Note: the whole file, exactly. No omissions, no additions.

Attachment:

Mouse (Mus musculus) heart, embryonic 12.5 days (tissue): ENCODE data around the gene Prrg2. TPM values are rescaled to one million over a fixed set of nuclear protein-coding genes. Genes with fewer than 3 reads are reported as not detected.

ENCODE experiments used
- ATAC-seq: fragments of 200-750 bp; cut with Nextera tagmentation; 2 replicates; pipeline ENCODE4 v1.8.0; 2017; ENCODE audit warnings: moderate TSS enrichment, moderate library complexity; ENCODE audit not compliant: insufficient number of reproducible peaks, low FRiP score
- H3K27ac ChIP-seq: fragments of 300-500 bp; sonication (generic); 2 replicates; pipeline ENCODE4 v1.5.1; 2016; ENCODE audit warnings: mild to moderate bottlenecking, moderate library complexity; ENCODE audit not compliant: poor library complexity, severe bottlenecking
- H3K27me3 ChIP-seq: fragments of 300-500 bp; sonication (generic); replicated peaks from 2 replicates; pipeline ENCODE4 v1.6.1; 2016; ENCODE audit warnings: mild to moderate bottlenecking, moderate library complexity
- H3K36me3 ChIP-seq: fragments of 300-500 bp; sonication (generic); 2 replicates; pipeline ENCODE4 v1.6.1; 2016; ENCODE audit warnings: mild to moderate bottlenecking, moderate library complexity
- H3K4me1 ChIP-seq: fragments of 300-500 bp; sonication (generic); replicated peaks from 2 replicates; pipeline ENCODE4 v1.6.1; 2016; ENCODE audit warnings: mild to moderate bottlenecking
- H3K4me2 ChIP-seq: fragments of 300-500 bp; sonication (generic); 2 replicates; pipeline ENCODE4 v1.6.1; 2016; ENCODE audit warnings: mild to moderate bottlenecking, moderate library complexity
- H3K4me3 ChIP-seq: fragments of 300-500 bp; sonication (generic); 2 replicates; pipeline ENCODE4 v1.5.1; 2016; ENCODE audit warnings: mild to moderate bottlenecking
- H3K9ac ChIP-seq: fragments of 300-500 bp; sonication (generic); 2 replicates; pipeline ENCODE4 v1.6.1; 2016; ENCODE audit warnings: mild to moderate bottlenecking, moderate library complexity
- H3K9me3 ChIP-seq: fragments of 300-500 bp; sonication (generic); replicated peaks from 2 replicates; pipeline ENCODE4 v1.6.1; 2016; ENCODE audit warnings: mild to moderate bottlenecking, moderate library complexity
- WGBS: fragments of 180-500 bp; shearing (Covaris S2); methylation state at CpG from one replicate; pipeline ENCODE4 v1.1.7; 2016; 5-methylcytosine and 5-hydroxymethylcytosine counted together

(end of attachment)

Mouse (Mus musculus) heart, embryonic 12.5 days (tissue): ENCODE data around the gene Prrg2. TPM values are rescaled to one million over a fixed set of nuclear protein-coding genes. Genes with fewer than 3 reads are reported as not detected.

ENCODE experiments used
- ATAC-seq: fragments of 200-750 bp; cut with Nextera tagmentation; 2 replicates; pipeline ENCODE4 v1.8.0; 2017; ENCODE audit warnings: moderate TSS enrichment, moderate library complexity; ENCODE audit not compliant: insufficient number of reproducible peaks, low FRiP score
- H3K27ac ChIP-seq: fragments of 300-500 bp; sonication (generic); 2 replicates; pipeline ENCODE4 v1.5.1; 2016; ENCODE audit warnings: mild to moderate bottlenecking, moderate library complexity; ENCODE audit not compliant: poor library complexity, severe bottlenecking
- H3K27me3 ChIP-seq: fragments of 300-500 bp; sonication (generic); replicated peaks from 2 replicates; pipeline ENCODE4 v1.6.1; 2016; ENCODE audit warnings: mild to moderate bottlenecking, moderate library complexity
- H3K36me3 ChIP-seq: fragments of 300-500 bp; sonication (generic); 2 replicates; pipeline ENCODE4 v1.6.1; 2016; ENCODE audit warnings: mild to moderate bottlenecking, moderate library complexity
- H3K4me1 ChIP-seq: fragments of 300-500 bp; sonication (generic); replicated peaks from 2 replicates; pipeline ENCODE4 v1.6.1; 2016; ENCODE audit warnings: mild to moderate bottlenecking
- H3K4me2 ChIP-seq: fragments of 300-500 bp; sonication (generic); 2 replicates; pipeline ENCODE4 v1.6.1; 2016; ENCODE audit warnings: mild to moderate bottlenecking, moderate library complexity
- H3K4me3 ChIP-seq: fragments of 300-500 bp; sonication (generic); 2 replicates; pipeline ENCODE4 v1.5.1; 2016; ENCODE audit warnings: mild to moderate bottlenecking
- H3K9ac ChIP-seq: fragments of 300-500 bp; sonication (generic); 2 replicates; pipeline ENCODE4 v1.6.1; 2016; ENCODE audit warnings: mild to moderate bottlenecking, moderate library complexity
- H3K9me3 ChIP-seq: fragments of 300-500 bp; sonication (generic); replicated peaks from 2 replicates; pipeline ENCODE4 v1.6.1; 2016; ENCODE audit warnings: mild to moderate bottlenecking, moderate library complexity
- WGBS: fragments of 180-500 bp; shearing (Covaris S2); methylation state at CpG from one replicate; pipeline ENCODE4 v1.1.7; 2016; 5-methylcytosine and 5-hydroxymethylcytosine counted together